1. extremely helpful, jodi. and a good follow-up to your post about affirmations. i’m still a fan of pen and paper, so i keep a slightly smaller-than-standard pocket-sized notebook handy. actually two or three. you never know when the mood might strike to write down a helpful thought, or (what happens often for me) take note of a song that inspires helpful thinking. thanks jodi!

    1. Jodi Lobozzo Aman

      Great ideas Liz, I use often have paper and I also use my “notes” app. My son has a fancy notes app that catorgorizes everything. I think its called inotes. It’s awesome!

  2. I also really like the Thoreau quote you used. I have posted things on my wall or filing cabinet or taped them to my computer monitor before to help reinforce certain messages and noticed that I stopped seeing them after a while. Then I put one big piece of paper on my wall, covering up my favorite piece of art, no less, and purposefully stopped and read it every day (it was kind of hard to miss). That worked much better!
    Laura Zera recently posted..Travel: Trinidad and Old FriendsMy Profile

  3. I love the idea of using writing as a vehicle to resolving problems and issues. It reminds me of the therapy I did when going through my divorce. We were a group of six, going through different issues, but we all loved writing, and were given a variety of assignments and fun activities that allowed us to learn through our words. Learn and heal.
    Monica recently posted..Lightning in a Jar: The MisfitsMy Profile

  4. Thank you for sharing this quote Jodi. It is great reminder of something I learned as a child.

    My Aunt Emma was an exceptional artist and vibrant creative spirit. She possessed an exceptional and divinely inspired gift to look at anything or anyone and find its beauty and uniqueness. One day, when I said that would never be able to draw like her she turned to me and said, “Probably not, because I am me, and you are you, but the Good Lord always gives each one of us something beautiful and uniquely ours. “As far as drawing Lish, If you can see it you can draw it. ”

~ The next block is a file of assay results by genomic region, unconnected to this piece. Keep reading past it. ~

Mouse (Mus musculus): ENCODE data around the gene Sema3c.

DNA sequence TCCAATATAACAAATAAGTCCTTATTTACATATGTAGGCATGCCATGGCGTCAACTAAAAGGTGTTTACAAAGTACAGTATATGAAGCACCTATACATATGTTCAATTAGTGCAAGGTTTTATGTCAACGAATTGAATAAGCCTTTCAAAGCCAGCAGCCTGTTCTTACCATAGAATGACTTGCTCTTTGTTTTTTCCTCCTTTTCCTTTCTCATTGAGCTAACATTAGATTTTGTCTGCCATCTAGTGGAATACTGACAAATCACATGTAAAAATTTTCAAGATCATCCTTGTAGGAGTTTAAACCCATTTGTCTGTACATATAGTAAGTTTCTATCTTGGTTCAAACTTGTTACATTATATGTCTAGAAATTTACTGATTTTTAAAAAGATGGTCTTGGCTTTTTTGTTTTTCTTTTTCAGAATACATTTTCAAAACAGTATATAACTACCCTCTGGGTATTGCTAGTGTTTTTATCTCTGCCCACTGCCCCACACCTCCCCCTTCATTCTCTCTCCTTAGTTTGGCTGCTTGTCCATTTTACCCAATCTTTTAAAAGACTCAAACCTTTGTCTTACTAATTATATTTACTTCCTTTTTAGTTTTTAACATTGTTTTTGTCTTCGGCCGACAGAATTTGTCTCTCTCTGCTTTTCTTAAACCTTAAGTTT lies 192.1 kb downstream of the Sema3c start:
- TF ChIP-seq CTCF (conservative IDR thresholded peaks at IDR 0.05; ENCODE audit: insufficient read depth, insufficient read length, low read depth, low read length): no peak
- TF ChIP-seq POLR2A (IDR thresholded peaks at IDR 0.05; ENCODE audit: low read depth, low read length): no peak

While I still dabble with drawing, I’ve never become an exceptional artist, however when I began writing, I felt something uniquely mine and divinely inspired. One day after receiving criticism from a teacher, regarding my writing style, I had a long talk with my Aunt Emma. She looked me straight in the eye, smiled and tenderly asked. “Did you forget what I told you?” I responded, “No I did not forget”. She winked,and pulled me closer and lovingly placed her finger on my nose,and then gently pulled it away and asked me, “What did you see?” At first I said, “Your finger on my nose” She smiled again and gently placed her finger back on my nose and said I didn’t ask you to tell me what you were looking at, I asked you to tell me what you see.”

    I paused for moment, sighed, and as always with Aunt Emma, deeply rethought my answer. My response, “I saw your finger on my nose, I saw your smile. I see that you love me and you are encouraging me to become the best writer I can be” She smiled again, took my young hands into her hands, squeezed them gently together and whispered, “Well then, Lish, you got it! Always remember this: If you can see it , if you can feel it, if you can hear it, if you can smell it, if you can touch it, if you can taste it, you can write it.”

    What a powerful life lesson. It is a piece of wisdom indelibly imprinted on my heart. Even though my Aunt Emma is now in spirit, she remains as close as the tip of my nose, and the distance between my fingertips, a pen and paper or computer keyboard. In good times and in bad times writing is my go to survival tool.

    Thank you, Aunt Emma ,for giving me an infinite lens of love to see the world thru. ♥

    Have a beautiful Saturday everyone. See love! Be Love!

    1. Jodi Lobozzo Aman

      So beautiful, thanks so much for sharing! What a lovely, powerful woman, I love hearing about her! I hope my neices can one day feel that from me. Inspiriing!